Equifax was hacked almost five months before the Atlanta-based company publicly disclosed the breach that may have compromised the personal data, including social security numbers and credit card information, of 143 million Americans, according to Bloomberg.
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The credit reporting agency learned about the breach five months earlier in March, Bloomberg reported, citing three sources familiar with the hack, but in a statement, the company denied that the computer breaches were related.
One of Bloomberg’s sources said that both hacks involved the same perpetrators.
According to Reuters, Equifax released a statement maintaining that the two events were not related:
"Earlier this year, during the 2016 tax season, Equifax experienced a security incident involving a payroll-related service. The incident was reported to customers, affected individuals and regulators. This incident was also covered in the media. The March event reported by Bloomberg is not related to the criminal hacking that was discovered on July 29. Mandiant has investigated both events and found no evidence that these two separate events or the attackers were related. The criminal hacking that was discovered on July 29 did not affect the customer databases hosted by the Equifax business unit that was the subject of the March event.”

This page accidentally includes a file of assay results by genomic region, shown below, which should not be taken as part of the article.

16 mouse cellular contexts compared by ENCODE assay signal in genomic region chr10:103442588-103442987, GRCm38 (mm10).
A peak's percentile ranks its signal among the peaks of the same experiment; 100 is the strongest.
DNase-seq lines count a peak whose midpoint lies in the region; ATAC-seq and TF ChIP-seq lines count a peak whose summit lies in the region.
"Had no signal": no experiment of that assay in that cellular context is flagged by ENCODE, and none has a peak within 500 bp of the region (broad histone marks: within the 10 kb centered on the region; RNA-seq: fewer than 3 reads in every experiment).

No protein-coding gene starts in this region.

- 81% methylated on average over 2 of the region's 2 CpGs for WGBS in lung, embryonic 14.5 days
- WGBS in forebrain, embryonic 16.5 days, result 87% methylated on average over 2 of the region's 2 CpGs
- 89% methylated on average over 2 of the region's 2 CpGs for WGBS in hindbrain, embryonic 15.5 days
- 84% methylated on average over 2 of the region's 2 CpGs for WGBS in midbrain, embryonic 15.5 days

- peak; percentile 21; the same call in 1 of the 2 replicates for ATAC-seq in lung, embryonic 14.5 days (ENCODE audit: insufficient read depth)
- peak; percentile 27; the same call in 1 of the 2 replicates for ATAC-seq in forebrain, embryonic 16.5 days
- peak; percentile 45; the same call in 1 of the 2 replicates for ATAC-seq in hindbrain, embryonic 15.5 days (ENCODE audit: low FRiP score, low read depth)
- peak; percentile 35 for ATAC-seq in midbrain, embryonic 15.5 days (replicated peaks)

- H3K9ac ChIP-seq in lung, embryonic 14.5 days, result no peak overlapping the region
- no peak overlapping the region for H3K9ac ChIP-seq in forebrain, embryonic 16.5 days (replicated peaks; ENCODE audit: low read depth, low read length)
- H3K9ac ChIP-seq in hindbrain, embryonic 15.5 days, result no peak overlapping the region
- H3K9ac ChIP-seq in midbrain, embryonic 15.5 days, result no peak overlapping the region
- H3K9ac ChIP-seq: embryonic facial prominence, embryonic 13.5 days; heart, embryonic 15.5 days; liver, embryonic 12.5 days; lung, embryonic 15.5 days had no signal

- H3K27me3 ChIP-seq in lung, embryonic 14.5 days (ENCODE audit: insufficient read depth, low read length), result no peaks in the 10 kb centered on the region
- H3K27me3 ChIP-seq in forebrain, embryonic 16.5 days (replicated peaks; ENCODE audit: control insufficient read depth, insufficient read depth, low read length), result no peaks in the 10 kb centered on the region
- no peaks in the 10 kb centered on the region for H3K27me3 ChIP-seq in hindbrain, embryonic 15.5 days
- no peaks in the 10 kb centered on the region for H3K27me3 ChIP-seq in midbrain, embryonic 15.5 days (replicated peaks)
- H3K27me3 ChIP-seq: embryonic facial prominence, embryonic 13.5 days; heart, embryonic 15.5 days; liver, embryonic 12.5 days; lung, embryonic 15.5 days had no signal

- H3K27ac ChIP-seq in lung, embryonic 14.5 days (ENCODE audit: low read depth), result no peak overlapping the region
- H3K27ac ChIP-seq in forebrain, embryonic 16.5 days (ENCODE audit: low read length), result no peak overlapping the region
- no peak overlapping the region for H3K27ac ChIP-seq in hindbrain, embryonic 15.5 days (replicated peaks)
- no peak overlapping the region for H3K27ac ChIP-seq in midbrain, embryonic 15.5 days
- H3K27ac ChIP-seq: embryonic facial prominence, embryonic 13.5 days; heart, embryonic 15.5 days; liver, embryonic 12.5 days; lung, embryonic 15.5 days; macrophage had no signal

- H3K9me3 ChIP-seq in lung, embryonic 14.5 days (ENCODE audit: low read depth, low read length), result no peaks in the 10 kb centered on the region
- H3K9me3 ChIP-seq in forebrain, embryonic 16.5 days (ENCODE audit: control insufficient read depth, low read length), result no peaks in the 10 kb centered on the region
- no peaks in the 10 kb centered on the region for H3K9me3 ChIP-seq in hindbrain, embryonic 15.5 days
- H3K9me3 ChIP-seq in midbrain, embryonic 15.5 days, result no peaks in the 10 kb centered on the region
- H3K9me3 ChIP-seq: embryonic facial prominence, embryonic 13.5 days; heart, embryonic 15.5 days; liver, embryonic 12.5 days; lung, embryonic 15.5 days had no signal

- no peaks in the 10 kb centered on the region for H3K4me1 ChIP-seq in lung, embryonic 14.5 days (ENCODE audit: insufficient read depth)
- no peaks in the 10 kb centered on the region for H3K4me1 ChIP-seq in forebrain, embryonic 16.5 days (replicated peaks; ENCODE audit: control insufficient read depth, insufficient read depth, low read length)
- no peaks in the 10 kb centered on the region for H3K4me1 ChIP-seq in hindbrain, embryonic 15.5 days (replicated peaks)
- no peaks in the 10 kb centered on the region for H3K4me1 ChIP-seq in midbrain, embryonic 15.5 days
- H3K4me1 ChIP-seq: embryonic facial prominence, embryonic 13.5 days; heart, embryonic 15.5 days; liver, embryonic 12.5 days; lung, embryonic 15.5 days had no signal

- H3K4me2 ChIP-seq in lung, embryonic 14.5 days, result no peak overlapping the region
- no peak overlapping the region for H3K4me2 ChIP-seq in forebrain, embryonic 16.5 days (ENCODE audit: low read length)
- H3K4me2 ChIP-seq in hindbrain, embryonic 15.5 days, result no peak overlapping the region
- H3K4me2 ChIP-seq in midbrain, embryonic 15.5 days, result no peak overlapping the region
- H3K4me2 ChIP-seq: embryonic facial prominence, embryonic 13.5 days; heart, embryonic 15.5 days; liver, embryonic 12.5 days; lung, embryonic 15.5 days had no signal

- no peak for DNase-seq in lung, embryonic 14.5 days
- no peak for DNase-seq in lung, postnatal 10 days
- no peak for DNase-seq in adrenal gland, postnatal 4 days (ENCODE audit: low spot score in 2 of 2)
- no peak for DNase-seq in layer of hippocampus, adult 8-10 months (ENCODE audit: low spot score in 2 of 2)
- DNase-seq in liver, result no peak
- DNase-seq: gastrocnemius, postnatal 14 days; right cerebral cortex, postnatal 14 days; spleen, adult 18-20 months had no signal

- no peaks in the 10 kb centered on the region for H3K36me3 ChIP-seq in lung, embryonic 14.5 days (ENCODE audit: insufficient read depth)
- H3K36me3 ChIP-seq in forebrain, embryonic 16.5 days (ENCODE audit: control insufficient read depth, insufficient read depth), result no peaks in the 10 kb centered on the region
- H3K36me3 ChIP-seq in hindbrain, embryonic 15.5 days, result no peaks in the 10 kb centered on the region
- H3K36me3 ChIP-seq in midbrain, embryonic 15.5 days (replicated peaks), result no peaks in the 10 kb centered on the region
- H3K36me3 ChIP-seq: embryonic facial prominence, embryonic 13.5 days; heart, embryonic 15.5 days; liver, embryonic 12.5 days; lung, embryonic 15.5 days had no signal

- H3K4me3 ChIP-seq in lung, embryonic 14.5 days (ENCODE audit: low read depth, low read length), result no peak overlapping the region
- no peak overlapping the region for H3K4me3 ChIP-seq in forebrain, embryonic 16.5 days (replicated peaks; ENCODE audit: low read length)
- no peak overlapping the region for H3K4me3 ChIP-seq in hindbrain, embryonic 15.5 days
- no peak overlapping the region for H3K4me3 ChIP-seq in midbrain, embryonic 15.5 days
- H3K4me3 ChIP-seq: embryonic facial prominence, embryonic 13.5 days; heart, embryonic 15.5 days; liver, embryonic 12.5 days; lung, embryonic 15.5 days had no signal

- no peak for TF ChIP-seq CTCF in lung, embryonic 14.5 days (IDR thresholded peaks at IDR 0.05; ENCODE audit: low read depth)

Equifax is now at the center of several investigations into how the breach occurred and what took so long to disclose it.
The company first reported the enormous breach of personal data last Thursday when it said a “cyber security incident” may have exposed millions of Americans’ personal information.
Equifax said the unauthorized access to the information occurred between mid-May and July, and was discovered by the company on July 29. It has since hired an outside cybersecurity firm to investigate.
>> Related: Equifax reports massive data breach that could affect 143 million in U.S.
Two high-ranking executives have since left Equifax as it struggles to contain the fallout from the massive breach.